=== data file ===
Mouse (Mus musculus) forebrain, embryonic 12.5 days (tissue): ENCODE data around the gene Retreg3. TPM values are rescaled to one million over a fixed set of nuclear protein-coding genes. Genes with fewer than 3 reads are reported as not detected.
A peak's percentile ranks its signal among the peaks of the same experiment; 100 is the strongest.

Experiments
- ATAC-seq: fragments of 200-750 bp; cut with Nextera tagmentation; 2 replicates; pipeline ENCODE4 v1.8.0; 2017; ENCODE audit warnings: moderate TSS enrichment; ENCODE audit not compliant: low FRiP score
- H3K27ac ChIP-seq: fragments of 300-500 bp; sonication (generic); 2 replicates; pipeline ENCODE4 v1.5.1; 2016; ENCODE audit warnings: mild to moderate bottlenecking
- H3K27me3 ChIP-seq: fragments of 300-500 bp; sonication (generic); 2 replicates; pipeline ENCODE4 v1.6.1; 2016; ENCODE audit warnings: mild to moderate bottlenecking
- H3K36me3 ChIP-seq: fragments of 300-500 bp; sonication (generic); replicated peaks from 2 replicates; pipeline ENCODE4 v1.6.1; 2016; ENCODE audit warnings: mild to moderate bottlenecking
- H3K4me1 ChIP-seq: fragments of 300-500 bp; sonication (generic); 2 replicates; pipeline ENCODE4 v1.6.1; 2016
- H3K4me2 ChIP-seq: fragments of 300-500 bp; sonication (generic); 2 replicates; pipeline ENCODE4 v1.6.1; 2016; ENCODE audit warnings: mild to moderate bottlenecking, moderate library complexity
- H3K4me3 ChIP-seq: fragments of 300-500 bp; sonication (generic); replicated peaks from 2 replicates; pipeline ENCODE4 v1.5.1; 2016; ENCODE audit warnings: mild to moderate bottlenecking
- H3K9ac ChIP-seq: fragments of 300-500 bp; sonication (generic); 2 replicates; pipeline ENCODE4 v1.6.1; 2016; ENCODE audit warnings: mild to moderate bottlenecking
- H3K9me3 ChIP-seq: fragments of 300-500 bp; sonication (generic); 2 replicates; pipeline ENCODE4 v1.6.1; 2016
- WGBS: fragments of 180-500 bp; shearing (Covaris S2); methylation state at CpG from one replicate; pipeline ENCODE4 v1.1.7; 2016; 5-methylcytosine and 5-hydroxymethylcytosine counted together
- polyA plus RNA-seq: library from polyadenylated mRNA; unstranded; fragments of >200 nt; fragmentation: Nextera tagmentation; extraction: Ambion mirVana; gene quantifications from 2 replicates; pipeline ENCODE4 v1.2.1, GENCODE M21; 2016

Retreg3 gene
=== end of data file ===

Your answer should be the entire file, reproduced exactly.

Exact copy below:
Mouse (Mus musculus) forebrain, embryonic 12.5 days (tissue): ENCODE data around the gene Retreg3. TPM values are rescaled to one million over a fixed set of nuclear protein-coding genes. Genes with fewer than 3 reads are reported as not detected.
A peak's percentile ranks its signal among the peaks of the same experiment; 100 is the strongest.

Experiments
- ATAC-seq: fragments of 200-750 bp; cut with Nextera tagmentation; 2 replicates; pipeline ENCODE4 v1.8.0; 2017; ENCODE audit warnings: moderate TSS enrichment; ENCODE audit not compliant: low FRiP score
- H3K27ac ChIP-seq: fragments of 300-500 bp; sonication (generic); 2 replicates; pipeline ENCODE4 v1.5.1; 2016; ENCODE audit warnings: mild to moderate bottlenecking
- H3K27me3 ChIP-seq: fragments of 300-500 bp; sonication (generic); 2 replicates; pipeline ENCODE4 v1.6.1; 2016; ENCODE audit warnings: mild to moderate bottlenecking
- H3K36me3 ChIP-seq: fragments of 300-500 bp; sonication (generic); replicated peaks from 2 replicates; pipeline ENCODE4 v1.6.1; 2016; ENCODE audit warnings: mild to moderate bottlenecking
- H3K4me1 ChIP-seq: fragments of 300-500 bp; sonication (generic); 2 replicates; pipeline ENCODE4 v1.6.1; 2016
- H3K4me2 ChIP-seq: fragments of 300-500 bp; sonication (generic); 2 replicates; pipeline ENCODE4 v1.6.1; 2016; ENCODE audit warnings: mild to moderate bottlenecking, moderate library complexity
- H3K4me3 ChIP-seq: fragments of 300-500 bp; sonication (generic); replicated peaks from 2 replicates; pipeline ENCODE4 v1.5.1; 2016; ENCODE audit warnings: mild to moderate bottlenecking
- H3K9ac ChIP-seq: fragments of 300-500 bp; sonication (generic); 2 replicates; pipeline ENCODE4 v1.6.1; 2016; ENCODE audit warnings: mild to moderate bottlenecking
- H3K9me3 ChIP-seq: fragments of 300-500 bp; sonication (generic); 2 replicates; pipeline ENCODE4 v1.6.1; 2016
- WGBS: fragments of 180-500 bp; shearing (Covaris S2); methylation state at CpG from one replicate; pipeline ENCODE4 v1.1.7; 2016; 5-methylcytosine and 5-hydroxymethylcytosine counted together
- polyA plus RNA-seq: library from polyadenylated mRNA; unstranded; fragments of >200 nt; fragmentation: Nextera tagmentation; extraction: Ambion mirVana; gene quantifications from 2 replicates; pipeline ENCODE4 v1.2.1, GENCODE M21; 2016

Retreg3 gene